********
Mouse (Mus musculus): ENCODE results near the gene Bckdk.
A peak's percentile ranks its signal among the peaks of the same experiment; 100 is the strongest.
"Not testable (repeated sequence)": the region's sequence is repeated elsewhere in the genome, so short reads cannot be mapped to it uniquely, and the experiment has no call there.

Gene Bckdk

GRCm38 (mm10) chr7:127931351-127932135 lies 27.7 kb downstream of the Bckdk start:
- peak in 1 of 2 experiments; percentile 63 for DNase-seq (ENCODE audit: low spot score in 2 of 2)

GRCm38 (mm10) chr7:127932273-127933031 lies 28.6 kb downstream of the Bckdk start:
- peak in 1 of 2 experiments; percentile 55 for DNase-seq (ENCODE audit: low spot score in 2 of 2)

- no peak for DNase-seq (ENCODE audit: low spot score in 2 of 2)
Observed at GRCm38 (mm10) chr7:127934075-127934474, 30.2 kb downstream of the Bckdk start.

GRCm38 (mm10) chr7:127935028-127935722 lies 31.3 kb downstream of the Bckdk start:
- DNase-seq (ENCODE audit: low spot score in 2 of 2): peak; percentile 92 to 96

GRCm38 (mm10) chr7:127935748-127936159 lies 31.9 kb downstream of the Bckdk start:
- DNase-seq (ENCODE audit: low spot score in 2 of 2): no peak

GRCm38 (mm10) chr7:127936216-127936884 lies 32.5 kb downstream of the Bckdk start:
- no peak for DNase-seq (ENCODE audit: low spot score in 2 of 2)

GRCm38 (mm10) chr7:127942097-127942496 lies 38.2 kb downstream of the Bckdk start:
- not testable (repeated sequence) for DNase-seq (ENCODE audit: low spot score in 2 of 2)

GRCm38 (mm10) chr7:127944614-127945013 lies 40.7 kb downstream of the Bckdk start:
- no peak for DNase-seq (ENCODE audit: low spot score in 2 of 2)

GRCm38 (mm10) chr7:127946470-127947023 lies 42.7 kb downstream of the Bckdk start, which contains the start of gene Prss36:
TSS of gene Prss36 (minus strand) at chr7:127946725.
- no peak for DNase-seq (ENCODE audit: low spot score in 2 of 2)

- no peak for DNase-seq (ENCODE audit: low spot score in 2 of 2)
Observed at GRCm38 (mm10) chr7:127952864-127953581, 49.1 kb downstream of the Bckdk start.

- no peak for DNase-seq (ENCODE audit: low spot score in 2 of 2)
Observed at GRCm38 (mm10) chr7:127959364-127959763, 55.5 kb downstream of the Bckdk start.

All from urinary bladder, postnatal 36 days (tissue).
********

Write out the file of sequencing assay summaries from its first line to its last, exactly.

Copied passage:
Mouse (Mus musculus): ENCODE results near the gene Bckdk.
A peak's percentile ranks its signal among the peaks of the same experiment; 100 is the strongest.
"Not testable (repeated sequence)": the region's sequence is repeated elsewhere in the genome, so short reads cannot be mapped to it uniquely, and the experiment has no call there.

Gene Bckdk

GRCm38 (mm10) chr7:127931351-127932135 lies 27.7 kb downstream of the Bckdk start:
- peak in 1 of 2 experiments; percentile 63 for DNase-seq (ENCODE audit: low spot score in 2 of 2)

GRCm38 (mm10) chr7:127932273-127933031 lies 28.6 kb downstream of the Bckdk start:
- peak in 1 of 2 experiments; percentile 55 for DNase-seq (ENCODE audit: low spot score in 2 of 2)

- no peak for DNase-seq (ENCODE audit: low spot score in 2 of 2)
Observed at GRCm38 (mm10) chr7:127934075-127934474, 30.2 kb downstream of the Bckdk start.

GRCm38 (mm10) chr7:127935028-127935722 lies 31.3 kb downstream of the Bckdk start:
- DNase-seq (ENCODE audit: low spot score in 2 of 2): peak; percentile 92 to 96

GRCm38 (mm10) chr7:127935748-127936159 lies 31.9 kb downstream of the Bckdk start:
- DNase-seq (ENCODE audit: low spot score in 2 of 2): no peak

GRCm38 (mm10) chr7:127936216-127936884 lies 32.5 kb downstream of the Bckdk start:
- no peak for DNase-seq (ENCODE audit: low spot score in 2 of 2)

GRCm38 (mm10) chr7:127942097-127942496 lies 38.2 kb downstream of the Bckdk start:
- not testable (repeated sequence) for DNase-seq (ENCODE audit: low spot score in 2 of 2)

GRCm38 (mm10) chr7:127944614-127945013 lies 40.7 kb downstream of the Bckdk start:
- no peak for DNase-seq (ENCODE audit: low spot score in 2 of 2)

GRCm38 (mm10) chr7:127946470-127947023 lies 42.7 kb downstream of the Bckdk start, which contains the start of gene Prss36:
TSS of gene Prss36 (minus strand) at chr7:127946725.
- no peak for DNase-seq (ENCODE audit: low spot score in 2 of 2)

- no peak for DNase-seq (ENCODE audit: low spot score in 2 of 2)
Observed at GRCm38 (mm10) chr7:127952864-127953581, 49.1 kb downstream of the Bckdk start.

- no peak for DNase-seq (ENCODE audit: low spot score in 2 of 2)
Observed at GRCm38 (mm10) chr7:127959364-127959763, 55.5 kb downstream of the Bckdk start.

All from urinary bladder, postnatal 36 days (tissue).